Archery hunters generally have an excellent source of information. The bloody arrow tells the story. Bright red blood is a good indication of a shot to the lungs and possibly the heart. Brown, smelly blood is the tell-tale sign of a gut shot deer. If you’re a gun hunter, put some blood between your fingers and rub them together. If it has a grainy texture, there is a good chance the deer was gut shot. A rotten smell is another good indication.

Once you’ve started trailing, look at the way the blood hits the ground. If there is blood on both sides of the trail, you’ve hit the deer well. Stay on the trail but keep looking forward. A follow up shot may be required. Act as if you’re hunting. Look for deer as you move. If the deer gets up, you’ll be ready. If you spot the deer laying dead in the woods, your tracking job is over.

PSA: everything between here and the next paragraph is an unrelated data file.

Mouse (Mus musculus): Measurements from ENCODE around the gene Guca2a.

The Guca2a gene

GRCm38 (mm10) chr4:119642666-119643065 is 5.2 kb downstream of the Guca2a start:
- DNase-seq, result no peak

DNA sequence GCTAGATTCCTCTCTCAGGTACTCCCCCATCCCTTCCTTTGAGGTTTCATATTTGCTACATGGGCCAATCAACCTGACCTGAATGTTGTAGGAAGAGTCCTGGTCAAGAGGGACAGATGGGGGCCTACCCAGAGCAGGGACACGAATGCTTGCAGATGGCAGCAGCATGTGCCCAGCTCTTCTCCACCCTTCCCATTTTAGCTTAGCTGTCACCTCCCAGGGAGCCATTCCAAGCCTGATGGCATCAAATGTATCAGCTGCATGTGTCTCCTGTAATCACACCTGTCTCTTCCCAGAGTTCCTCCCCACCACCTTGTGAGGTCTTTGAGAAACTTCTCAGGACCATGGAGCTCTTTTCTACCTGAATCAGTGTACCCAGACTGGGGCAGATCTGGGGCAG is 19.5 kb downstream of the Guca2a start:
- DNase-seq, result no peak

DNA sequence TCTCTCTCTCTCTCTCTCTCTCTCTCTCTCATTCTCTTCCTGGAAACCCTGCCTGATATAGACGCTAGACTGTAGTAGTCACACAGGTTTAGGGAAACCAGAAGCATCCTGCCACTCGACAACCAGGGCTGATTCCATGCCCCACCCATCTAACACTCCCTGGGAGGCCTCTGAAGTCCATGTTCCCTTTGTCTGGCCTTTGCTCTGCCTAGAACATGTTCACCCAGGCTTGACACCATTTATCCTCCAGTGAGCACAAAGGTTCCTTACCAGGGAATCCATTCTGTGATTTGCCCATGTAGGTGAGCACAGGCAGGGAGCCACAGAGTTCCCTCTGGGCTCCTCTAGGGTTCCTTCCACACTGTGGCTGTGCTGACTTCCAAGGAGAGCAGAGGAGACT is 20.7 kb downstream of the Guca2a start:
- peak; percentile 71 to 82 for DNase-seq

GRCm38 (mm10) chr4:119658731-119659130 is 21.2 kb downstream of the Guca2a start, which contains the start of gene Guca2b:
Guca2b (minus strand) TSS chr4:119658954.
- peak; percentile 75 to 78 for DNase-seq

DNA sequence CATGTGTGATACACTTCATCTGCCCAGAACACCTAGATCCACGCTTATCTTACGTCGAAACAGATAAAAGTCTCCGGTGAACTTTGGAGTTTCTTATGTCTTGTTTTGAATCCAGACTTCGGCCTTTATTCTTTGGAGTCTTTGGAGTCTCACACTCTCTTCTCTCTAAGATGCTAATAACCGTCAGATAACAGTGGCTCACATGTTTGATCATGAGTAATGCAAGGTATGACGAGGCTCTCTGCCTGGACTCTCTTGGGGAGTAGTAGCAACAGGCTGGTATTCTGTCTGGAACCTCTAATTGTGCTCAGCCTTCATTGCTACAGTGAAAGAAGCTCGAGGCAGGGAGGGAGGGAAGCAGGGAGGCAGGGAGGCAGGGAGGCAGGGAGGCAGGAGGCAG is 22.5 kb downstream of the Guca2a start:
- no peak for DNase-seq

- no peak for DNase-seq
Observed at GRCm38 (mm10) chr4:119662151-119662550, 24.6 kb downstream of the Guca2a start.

What happens if you don’t spot the deer? If I haven’t found the deer within 100 yards of the shot, it’s time to pull out. Mark the last place you found blood with trail marking tape or something else that will be easy to find. Allow the deer time to lay down and expire. When returning to track, go to the last blood and start tracking from there.

If the blood trail ends, start walking in concentric circles (in a bullseye pattern) around the last place you found blood. At this point it becomes helpful to have others assist in the tracking. Your circle may get as wide as a hundred yards before blood is spotted again. I’ve seen deer found two hundred yards from where the last blood was found. 

When should you give up? This is an ethical dilemma every hunter has to decide for themselves. I know of hunters who have searched for days and even voluntarily ended their season after coming up empty on a tracking job. My best advice is to do everything you can. Sometimes a wounded deer will run onto a piece of property that you’re not allowed to access. Most property owners will allow a hunter to pursue a deer on their land.